While I think it was appropriate that it was mostly Monica who spoke to Jean as she died, I'm really glad Andrew was there.  Both for Jean's sake and Monica's.

Random thoughts:
This episode makes me think of one of my former Religion teachers.  I can remember him talking about the Cultural Revolution and how the educated people among others were targeted.  And I remember him saying that would have been many of us.  It made it really personal.  Especially because I'm pretty sure I had seen this episode by then. 

When Jean talks about sneaking peaks at the Statue of Liberty book, it made me think about what images hold that kind of power for me.  Right now I'm not sure I have something like that.  I used to have a painting of Jesus that, when stressed, I'd look at and feel better.  I still have it but I don't use it like that any more.  Maybe I should.  I really need to rediscover this idea.

There's a part where Edward recalls a chapter about China from a textbook he had in school.  The title was "China: Land of Contradictions."  I've decided that if I wrote a chapter about Monica in a book, I'd call it "Monica: Angel of Contradictions."  Cause I just think she's so amazing here with Jean and in those scenes I admire her immensely.  Yet then she'll go and say something mindless to Andrew or ignore him and it's just... weird and confusing.

A Word from Travis:
This is my favorite episode of the entire series (sad, romantic, sacrifice).  Think this is a spectacular episode that was fitting as a season finale episode. I was first shown this episode in High school and this poignant episode has stayed with me ever since, despite not seeing it for several years now.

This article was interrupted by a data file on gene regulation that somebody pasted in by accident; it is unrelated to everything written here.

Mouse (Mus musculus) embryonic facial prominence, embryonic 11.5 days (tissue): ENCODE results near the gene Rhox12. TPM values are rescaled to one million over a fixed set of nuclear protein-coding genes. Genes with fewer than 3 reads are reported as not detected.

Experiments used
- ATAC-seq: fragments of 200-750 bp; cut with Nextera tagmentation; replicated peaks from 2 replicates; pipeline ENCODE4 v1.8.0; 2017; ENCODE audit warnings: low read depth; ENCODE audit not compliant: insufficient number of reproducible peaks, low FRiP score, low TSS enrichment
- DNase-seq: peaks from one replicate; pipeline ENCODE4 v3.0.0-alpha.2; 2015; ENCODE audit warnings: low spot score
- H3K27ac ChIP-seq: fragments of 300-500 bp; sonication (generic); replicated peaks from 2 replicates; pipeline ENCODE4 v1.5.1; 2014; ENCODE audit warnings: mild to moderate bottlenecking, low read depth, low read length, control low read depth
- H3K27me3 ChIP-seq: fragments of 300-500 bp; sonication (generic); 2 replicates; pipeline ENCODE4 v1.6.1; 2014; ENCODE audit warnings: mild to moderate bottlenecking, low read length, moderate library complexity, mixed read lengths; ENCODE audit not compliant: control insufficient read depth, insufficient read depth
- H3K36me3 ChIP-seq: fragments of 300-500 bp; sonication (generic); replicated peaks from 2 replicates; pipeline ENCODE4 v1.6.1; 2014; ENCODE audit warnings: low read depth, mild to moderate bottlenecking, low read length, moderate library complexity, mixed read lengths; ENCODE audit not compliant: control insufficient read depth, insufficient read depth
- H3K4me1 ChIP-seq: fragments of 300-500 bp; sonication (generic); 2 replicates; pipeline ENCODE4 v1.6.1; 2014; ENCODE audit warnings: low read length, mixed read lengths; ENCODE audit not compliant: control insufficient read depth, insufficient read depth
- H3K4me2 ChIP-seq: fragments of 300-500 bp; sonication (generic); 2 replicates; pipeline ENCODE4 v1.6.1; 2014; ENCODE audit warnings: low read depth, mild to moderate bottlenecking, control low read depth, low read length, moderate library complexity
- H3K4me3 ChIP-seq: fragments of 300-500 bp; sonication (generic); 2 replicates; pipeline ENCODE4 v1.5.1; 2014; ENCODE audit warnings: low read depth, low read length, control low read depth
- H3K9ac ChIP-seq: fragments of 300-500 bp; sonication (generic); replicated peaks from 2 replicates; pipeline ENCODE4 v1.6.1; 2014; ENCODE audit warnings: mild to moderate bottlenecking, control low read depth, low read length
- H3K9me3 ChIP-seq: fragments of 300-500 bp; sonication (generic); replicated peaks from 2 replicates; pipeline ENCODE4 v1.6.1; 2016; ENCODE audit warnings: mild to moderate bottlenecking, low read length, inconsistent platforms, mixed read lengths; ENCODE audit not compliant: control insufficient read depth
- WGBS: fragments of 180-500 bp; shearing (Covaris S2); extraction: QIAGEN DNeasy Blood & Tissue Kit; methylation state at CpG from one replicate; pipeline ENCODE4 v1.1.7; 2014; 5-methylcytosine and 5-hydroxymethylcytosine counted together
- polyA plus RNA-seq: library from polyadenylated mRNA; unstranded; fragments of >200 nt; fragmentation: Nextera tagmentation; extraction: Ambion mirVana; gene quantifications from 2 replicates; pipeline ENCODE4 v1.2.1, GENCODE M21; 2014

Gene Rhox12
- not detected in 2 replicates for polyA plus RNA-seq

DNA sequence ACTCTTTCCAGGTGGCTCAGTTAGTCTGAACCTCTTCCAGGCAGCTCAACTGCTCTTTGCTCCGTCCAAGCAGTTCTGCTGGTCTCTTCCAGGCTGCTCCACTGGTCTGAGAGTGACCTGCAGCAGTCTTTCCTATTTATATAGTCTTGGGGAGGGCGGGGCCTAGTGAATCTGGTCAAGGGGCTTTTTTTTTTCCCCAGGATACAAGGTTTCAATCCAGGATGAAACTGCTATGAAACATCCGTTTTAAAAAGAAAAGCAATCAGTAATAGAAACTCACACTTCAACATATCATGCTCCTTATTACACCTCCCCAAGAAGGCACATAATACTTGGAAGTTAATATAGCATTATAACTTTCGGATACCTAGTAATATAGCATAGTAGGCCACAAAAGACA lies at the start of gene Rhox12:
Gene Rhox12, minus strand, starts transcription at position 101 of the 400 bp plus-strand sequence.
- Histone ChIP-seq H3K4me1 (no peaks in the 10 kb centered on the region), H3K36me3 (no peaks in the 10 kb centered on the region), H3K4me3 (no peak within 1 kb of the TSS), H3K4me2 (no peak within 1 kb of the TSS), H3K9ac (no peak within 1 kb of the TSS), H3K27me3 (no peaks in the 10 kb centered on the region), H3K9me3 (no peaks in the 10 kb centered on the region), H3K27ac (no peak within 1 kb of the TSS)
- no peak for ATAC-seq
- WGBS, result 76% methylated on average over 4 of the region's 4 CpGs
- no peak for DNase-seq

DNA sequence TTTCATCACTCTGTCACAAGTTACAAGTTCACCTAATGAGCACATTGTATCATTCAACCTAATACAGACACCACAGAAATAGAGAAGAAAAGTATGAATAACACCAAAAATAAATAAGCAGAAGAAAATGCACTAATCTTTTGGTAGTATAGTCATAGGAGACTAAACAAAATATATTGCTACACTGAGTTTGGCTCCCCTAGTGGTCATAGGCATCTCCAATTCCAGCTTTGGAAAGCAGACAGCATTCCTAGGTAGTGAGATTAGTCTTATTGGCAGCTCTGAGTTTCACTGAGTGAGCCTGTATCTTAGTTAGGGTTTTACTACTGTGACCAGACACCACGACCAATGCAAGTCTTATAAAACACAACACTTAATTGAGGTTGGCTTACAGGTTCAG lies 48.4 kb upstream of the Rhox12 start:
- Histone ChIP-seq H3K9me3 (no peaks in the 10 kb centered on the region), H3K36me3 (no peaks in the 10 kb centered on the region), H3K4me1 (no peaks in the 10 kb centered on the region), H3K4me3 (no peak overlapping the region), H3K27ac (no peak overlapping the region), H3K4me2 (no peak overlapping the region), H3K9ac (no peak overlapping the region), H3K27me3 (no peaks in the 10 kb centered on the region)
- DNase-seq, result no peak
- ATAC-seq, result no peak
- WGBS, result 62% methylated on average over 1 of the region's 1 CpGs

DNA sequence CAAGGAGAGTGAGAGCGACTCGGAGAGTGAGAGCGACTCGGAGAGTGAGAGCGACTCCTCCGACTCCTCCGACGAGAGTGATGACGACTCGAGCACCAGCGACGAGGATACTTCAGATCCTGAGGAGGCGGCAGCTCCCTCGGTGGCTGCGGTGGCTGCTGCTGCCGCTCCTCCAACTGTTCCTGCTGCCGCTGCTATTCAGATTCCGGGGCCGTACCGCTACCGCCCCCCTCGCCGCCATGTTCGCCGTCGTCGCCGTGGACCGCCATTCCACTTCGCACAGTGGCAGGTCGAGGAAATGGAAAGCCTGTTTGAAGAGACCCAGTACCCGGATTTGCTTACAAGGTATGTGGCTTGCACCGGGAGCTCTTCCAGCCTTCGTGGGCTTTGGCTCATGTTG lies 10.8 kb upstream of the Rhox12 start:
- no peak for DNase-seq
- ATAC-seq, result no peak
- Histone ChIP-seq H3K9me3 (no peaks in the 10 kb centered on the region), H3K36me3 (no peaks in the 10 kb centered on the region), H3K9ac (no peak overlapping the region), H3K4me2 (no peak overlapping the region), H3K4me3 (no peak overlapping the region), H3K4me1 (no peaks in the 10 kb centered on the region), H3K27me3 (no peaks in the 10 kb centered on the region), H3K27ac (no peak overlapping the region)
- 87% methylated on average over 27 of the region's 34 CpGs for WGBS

I have to say, as I remember what I’ve seen from season 4 in the previous years before now, I realize that as TBAA soldiered on, the stories became more daring and attention grabbing (abortion, prostitution, HIV, domestic abuse, hate crimes, the effects that drug has on children born to using mothers, etc.). I do agree about TBAA doing an excellent job of showcasing social issues. Look at the events that are taking place today, especially with the possibility of black individuals being targeted due to their race. I’m Black and I hate to think of someone having an issue with me due to the color of my skin. “Children of the Night” and “The Pact” are classic episodes that need to be shown in Middle/High Schools. I have to say, I wish when I was in college, there was a course that was about Touched by an Angel; watching/analyzing the episodes, etc. What a thought provoking class that would’ve would been! With God, all things are possible so I’ll pray that a class be formulated that is about the series.